As the Mara Naboisho Conservancy is independent of the Masai Mara Reserve, the rules of the reserve do not apply to the conservancy. This allows for a far wider scope of activities beyond the twice daily game drives typically enjoyed in the reserve. In addition to game drives, the conservancy allows walking safaris, night game drives and the adventurous option of fly camping. Walking and fly camping are only available from Naboisho Camp, while night game drives are available from both Naboisho and Encounter Mara. Heading out after dark with a red filtered spotlight allows for an entirely different vehicle-based experience, watching for the tell-tale reflection of eyes from within the darkness. To sit in the complete darkness with both the lights and the engine off, listening to lions calling through the darkness of the night is always a memorable experience. A walking safari is usually best enjoyed in the early morning as soon as it’s light enough to safely venture out on foot. Away from the rumble of the vehicle, the snap of every twig underfoot becomes audible as your senses dial in to the reality that you are now walking through lion territory. The focus of a walking safari shifts towards the smaller ecosystems, spoors and tracks often overlooked from the height of a vehicle, but bigger game is always seen and observed from a safe distance. For the adventurous traveller, a night spent in a fly camp is often the highlight of their stay. In the afternoon, set out on foot from Naboisho Camp for a walking safari that culminates with your arrival into your private fly camp. Simple dome tents with comfortable bedding, dinner and breakfast prepared on the fire, evening drinks under the stars, and hot morning coffee accompanying sunrise over the Naboisho Conservancy.
Fly camping provides the adventurous traveller with a unique experience.
4. The Community
Dotted around the outskirts of the conservancy are the villages and bomas of the Maasai families that own the land of the Naboisho Conservancy. While many aspects of their lifestyle are unchanged from their heritage and traditions, the income and development generated through the creation of the conservancy has resulted in a variety of positive changes to their everyday quality of life. Many of the staff in both Naboisho Camp and Encounter Mara are from these communities, so for them to be able to accompany guests into their villages and introduce their family members brings an additional layer of authenticity into the experience. Visiting a traditional boma and experiencing the conditions of the lifestyle offers a genuine and eye-opening immersion into the daily life of these Maasai. Alongside the traditional elements, there is also the opportunity to see how the communities have benefitted through the creation of the conservancy, in the form of boreholes for easier access to water, the protection of natural resources and the opportunity to create additional revenue streams. Importantly, heritage and culture have been retained whilst quality of life has been improved. The people understand the benefits of tourism and the importance of protecting their land and the wildlife in order for the tourism model to be sustainable. The result is an authentic cultural experience free from the expectations of a handout all too frequently encountered when visiting local villages.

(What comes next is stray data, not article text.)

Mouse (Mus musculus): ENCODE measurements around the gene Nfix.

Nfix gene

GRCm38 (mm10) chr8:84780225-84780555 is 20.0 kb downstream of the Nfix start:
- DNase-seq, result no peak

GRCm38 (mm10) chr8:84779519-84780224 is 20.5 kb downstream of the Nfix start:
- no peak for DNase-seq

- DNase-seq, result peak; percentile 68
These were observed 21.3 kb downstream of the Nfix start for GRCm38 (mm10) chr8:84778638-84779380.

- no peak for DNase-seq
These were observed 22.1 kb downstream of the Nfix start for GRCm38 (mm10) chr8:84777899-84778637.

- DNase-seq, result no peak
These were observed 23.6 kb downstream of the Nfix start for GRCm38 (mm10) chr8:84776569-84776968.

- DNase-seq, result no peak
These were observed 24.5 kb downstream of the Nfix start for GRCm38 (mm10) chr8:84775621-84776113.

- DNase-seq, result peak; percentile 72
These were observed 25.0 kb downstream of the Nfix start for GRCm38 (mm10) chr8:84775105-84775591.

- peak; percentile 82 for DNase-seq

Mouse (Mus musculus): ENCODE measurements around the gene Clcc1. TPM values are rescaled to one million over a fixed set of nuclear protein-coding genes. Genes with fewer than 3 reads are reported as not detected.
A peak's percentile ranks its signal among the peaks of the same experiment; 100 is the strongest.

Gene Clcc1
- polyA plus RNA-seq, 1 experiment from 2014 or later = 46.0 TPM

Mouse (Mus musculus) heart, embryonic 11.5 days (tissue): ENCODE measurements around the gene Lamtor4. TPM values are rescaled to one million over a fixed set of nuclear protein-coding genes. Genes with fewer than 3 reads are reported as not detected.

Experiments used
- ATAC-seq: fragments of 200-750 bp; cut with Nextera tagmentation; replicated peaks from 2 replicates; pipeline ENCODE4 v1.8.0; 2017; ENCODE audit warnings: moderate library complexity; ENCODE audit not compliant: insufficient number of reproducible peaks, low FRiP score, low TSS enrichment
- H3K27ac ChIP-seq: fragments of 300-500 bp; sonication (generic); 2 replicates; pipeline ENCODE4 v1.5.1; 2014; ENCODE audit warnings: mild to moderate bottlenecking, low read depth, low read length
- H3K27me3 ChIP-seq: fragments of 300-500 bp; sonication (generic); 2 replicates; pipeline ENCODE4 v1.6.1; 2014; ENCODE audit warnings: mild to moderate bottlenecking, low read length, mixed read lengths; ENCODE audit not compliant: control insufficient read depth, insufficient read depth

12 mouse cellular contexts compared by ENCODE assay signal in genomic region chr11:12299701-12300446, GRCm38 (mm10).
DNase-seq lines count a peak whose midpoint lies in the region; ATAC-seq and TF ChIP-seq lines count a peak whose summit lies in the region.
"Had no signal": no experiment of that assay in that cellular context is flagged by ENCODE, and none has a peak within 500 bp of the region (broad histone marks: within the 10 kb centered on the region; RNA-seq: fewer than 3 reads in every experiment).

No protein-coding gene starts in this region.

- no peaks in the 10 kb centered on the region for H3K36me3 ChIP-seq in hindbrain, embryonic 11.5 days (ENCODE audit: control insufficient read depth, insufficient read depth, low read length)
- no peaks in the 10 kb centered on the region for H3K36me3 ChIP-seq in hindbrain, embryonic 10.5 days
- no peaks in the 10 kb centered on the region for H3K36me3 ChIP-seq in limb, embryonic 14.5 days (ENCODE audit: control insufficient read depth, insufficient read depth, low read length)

There are opportunities for meaningful and authentic cultural interaction with the Maasai of the Mara Naboisho Conservancy.
5. The Contribution
The land of the conservancy is leased to tourism partners, like Asilia, who pay an annual fee for the use of the land, irrespective of whether there are guests in camp. This ensures that the landowners are receiving fair rental income for the use of their land. However, tourism brings with it a wealth of additional opportunities for income creation. All safari camps require staff, and most of these staff are hired from the surrounding communities, creating an income that stretches far beyond the primary bread winner. The creation of products which can be sold to camps either to be resold to guests or for use in camp is another wealth generation opportunity which has yielded positive results. Maasai beadwork is famous for its detail and vibrant use of colour, adorning belts, an assortment of jewellery, bags, and more. Ladies in the surrounding communities create beautiful pieces which are bought by camps both for staff use as well as for resale through camp shops. Every guest that stays in the conservancy pays a conservancy fee, which creates a fund for financing additional initiatives for the upliftment of the surrounding communities, improving the roads and infrastructure of the conservancy and employing rangers. By choosing to travel to the Naboisho Conservancy, you are choosing to give purpose to your travel, as the impact of your decision extends far beyond the personal enjoyment gained from the experience, benefitting the people and wildlife of Naboisho.
Maasai ladies create a variety of intricately beaded items.
If you are looking for a safari experience that offers excellent game viewing without needing to jostle against other vehicles competing for the best view, and that makes a meaningful difference to both people and wildlife, then the Mara Naboisho Conservancy should be right at the top of your safari destination wish list.